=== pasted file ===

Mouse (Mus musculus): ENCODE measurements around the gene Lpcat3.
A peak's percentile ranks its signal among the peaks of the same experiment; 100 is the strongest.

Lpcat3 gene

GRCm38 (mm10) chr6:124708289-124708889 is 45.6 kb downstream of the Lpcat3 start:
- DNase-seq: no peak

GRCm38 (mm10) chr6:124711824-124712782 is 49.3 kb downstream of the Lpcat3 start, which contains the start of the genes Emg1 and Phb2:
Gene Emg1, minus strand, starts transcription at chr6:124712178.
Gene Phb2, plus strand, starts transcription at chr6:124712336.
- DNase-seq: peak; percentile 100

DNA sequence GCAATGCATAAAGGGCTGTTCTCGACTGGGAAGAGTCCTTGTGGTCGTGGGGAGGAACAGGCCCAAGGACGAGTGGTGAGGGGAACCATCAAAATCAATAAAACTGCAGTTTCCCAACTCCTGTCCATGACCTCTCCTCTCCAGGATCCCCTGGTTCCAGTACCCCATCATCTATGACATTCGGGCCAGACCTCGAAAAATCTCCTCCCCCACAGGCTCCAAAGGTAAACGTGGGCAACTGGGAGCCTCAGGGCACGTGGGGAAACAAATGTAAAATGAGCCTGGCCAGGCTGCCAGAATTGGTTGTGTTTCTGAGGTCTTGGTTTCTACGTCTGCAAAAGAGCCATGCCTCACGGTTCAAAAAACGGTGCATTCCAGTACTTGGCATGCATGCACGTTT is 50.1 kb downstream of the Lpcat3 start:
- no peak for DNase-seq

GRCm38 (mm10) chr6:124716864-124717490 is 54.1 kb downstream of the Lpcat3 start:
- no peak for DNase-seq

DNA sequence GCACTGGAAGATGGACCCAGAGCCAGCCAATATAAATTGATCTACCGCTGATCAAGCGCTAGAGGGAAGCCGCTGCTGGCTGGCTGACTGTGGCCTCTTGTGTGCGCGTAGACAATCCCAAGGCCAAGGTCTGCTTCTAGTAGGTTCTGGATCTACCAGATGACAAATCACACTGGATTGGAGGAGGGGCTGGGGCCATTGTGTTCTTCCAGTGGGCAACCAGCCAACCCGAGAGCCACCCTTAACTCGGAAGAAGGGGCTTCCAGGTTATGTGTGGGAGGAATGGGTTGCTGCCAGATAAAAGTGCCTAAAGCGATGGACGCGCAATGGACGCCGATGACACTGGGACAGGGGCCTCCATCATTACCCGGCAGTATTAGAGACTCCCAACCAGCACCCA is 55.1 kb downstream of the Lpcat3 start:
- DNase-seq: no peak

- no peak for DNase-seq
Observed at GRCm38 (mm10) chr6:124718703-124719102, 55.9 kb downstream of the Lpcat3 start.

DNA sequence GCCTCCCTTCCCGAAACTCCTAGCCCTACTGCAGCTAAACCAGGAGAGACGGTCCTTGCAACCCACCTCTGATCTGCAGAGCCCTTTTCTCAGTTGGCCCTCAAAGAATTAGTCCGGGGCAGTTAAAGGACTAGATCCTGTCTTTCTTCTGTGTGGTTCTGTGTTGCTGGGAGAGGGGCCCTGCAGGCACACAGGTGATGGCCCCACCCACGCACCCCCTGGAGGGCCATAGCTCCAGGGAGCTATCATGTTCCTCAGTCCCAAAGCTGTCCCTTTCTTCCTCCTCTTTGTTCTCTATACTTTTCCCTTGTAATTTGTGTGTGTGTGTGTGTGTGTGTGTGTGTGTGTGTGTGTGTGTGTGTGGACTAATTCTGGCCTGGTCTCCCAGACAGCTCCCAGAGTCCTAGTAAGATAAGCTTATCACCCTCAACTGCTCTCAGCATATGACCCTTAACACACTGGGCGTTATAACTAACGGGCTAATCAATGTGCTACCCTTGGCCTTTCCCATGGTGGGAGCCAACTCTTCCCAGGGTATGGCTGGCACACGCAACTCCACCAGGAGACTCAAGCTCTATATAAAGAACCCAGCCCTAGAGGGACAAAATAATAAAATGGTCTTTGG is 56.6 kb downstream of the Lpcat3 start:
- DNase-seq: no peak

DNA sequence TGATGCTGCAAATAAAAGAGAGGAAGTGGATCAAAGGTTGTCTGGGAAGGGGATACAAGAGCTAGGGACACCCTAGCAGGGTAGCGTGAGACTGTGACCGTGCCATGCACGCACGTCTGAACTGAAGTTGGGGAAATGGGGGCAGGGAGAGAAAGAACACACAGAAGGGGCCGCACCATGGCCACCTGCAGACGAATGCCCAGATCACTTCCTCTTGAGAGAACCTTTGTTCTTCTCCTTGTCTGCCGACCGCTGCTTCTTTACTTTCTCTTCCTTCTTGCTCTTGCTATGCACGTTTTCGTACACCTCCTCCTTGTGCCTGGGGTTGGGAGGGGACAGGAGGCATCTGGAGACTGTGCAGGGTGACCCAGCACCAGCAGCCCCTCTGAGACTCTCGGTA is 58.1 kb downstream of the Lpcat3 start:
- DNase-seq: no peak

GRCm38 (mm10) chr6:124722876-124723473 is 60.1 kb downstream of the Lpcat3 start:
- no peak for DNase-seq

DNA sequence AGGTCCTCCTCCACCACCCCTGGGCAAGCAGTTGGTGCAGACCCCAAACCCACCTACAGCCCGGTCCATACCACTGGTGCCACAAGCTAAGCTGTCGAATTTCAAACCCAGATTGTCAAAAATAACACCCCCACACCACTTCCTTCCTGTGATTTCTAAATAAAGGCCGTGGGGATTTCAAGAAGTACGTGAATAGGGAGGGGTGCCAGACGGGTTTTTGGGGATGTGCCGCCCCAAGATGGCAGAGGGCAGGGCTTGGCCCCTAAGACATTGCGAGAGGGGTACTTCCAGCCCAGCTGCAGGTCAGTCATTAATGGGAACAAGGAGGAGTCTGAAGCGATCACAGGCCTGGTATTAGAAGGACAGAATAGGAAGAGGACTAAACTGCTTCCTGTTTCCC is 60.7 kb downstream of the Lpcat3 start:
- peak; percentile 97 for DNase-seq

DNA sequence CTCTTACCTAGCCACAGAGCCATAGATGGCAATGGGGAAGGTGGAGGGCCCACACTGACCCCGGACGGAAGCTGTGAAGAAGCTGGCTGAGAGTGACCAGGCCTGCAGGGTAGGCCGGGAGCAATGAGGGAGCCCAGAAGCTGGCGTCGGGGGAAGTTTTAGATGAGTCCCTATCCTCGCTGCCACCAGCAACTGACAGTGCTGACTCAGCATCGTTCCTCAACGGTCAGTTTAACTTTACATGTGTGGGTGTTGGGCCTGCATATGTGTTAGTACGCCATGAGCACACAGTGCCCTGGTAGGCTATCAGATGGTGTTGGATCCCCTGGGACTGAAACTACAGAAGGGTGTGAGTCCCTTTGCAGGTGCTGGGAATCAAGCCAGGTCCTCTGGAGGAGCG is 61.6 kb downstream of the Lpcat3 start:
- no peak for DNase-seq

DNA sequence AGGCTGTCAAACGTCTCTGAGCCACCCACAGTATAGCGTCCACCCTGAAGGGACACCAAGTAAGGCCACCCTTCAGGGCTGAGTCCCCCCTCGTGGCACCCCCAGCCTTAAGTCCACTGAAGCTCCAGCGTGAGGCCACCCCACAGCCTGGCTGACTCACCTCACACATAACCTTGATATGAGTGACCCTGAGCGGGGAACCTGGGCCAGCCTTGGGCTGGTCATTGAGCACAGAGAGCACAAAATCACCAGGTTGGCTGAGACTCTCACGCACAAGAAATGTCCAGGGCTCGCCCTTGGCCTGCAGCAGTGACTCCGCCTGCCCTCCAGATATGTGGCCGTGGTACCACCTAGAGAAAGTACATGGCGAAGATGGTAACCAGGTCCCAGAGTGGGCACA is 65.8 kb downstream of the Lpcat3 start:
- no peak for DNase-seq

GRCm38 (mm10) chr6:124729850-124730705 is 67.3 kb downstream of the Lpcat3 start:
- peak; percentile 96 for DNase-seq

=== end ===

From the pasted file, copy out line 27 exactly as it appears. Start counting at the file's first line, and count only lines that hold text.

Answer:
- no peak for DNase-seq